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Trust leading UK-first syphilis screening programme in ED

A pilot screening programme testing for syphilis infection is being rolled out this month at The James Cook University Hospital in Middlesbrough.

During the eight-week pilot programme, patients aged 19-70 years who are having their blood sampled at the hospital’s emergency department will be tested for syphilis, HIV and hepatitis C and B on an opt-out basis.

“This will be the first pilot programme nationally to include syphilis screening”

David Chadwick

This will enable the emergency department team to identify any undiagnosed infections and offer early treatment whilst preventing further transmission of infections.

Patients with a positive result will be contacted by a member of the emergency department team to arrange an appointment and to discuss the next steps. Anyone who does not hear anything within 28 days of the blood test can assume their tests to be negative for HIV, hepatitis B and C, and syphilis.

This is the first time that syphilis has been included in a routine screening programme for adults in the UK.

Screening for syphilis during pregnancy is already carried out as part of routine antenatal screening in the UK, to prevent cases of congenital syphilis.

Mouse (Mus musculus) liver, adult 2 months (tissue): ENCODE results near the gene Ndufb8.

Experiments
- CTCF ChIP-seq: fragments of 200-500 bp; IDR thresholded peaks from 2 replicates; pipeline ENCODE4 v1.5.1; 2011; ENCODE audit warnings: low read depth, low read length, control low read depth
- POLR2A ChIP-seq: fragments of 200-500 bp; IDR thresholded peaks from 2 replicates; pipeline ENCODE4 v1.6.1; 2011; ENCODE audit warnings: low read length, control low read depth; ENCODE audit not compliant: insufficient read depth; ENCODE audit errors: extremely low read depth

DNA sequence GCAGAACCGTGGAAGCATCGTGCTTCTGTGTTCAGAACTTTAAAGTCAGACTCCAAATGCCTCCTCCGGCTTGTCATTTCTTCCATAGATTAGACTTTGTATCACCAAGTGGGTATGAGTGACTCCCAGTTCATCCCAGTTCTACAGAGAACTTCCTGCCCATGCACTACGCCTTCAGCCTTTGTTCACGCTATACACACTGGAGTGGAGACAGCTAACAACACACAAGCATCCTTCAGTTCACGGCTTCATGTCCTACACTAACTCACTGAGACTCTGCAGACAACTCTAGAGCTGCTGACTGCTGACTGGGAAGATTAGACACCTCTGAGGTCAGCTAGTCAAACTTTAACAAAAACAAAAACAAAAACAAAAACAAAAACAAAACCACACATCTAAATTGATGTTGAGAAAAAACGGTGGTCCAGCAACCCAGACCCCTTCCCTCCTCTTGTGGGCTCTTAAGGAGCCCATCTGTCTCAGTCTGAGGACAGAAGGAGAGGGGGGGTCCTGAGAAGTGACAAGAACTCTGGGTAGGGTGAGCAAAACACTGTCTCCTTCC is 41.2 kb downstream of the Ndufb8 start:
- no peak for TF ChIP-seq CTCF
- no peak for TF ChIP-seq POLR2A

However, recent increases in the syphilis infection rate indicate that more widespread testing in adults may be needed.

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According to the latest data, there were 8,692 infectious syphilis diagnoses made in England in 2022, which was 15% more than in 2021 and was the largest number of cases of syphilis reported since 1948.

David Chadwick, clinical director for infectious diseases at South Tees Hospitals NHS Foundation Trust, which runs The James Cook University Hospital, said: “As well as contributing towards national targets to eliminate hepatitis C and HIV, this will be the first pilot programme nationally to include syphilis screening and may help to establish whether this is worth including in other ED screening programmes around the UK.”

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